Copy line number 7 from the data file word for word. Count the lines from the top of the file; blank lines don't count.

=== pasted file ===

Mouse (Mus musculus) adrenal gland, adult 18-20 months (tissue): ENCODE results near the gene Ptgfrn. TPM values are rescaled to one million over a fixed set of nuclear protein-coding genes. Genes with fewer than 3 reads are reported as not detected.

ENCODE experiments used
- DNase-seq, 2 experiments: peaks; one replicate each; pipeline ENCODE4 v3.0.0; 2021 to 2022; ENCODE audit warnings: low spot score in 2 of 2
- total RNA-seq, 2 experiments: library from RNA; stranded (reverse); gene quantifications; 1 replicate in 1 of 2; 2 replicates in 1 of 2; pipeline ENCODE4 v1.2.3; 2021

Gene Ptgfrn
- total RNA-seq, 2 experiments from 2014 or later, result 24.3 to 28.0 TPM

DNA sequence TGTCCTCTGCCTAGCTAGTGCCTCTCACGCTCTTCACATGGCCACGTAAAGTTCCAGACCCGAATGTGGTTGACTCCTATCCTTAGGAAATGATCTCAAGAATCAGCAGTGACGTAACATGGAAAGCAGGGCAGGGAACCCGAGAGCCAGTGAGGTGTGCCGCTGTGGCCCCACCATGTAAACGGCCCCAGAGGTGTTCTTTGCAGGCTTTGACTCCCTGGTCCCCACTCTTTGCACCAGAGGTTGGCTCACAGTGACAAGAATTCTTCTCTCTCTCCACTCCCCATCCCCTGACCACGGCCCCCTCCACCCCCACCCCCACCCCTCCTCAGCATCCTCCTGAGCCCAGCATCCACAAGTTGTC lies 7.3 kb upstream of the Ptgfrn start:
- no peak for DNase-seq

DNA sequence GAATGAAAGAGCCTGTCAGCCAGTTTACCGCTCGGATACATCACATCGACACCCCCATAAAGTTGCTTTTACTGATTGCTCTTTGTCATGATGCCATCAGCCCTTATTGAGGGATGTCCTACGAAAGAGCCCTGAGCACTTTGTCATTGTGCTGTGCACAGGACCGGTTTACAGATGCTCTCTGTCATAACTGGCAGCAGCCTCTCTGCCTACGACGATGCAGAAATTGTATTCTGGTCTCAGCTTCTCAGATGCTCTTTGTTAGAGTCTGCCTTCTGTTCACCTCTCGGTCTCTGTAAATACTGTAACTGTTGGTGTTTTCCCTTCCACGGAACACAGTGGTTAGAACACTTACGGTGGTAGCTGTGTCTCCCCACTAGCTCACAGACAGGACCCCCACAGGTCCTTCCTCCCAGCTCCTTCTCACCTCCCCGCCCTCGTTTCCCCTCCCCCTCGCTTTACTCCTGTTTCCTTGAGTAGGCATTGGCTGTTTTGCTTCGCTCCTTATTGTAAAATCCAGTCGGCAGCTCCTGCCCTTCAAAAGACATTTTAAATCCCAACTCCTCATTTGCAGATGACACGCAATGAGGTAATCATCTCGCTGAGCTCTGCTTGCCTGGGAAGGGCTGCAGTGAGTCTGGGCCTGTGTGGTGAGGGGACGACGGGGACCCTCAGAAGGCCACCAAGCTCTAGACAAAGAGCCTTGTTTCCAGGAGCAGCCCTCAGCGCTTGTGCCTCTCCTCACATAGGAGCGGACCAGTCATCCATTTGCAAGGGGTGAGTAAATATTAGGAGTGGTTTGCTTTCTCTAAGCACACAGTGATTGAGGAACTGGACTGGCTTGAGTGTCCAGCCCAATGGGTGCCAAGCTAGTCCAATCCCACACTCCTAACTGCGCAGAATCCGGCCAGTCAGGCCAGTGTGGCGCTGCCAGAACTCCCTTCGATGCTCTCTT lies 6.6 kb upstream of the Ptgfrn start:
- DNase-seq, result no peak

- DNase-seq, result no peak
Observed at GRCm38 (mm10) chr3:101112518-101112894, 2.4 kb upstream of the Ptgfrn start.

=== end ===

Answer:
DNA sequence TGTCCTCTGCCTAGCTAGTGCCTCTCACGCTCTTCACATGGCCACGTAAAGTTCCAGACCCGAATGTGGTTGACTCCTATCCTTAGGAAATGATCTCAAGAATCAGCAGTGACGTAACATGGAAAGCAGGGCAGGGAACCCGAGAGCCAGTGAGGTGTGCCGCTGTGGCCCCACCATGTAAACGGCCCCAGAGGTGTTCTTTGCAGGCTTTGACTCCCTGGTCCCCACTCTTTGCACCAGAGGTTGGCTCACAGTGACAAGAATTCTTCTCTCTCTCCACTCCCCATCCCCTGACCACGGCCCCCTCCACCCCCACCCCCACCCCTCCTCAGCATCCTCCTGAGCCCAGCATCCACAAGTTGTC lies 7.3 kb upstream of the Ptgfrn start: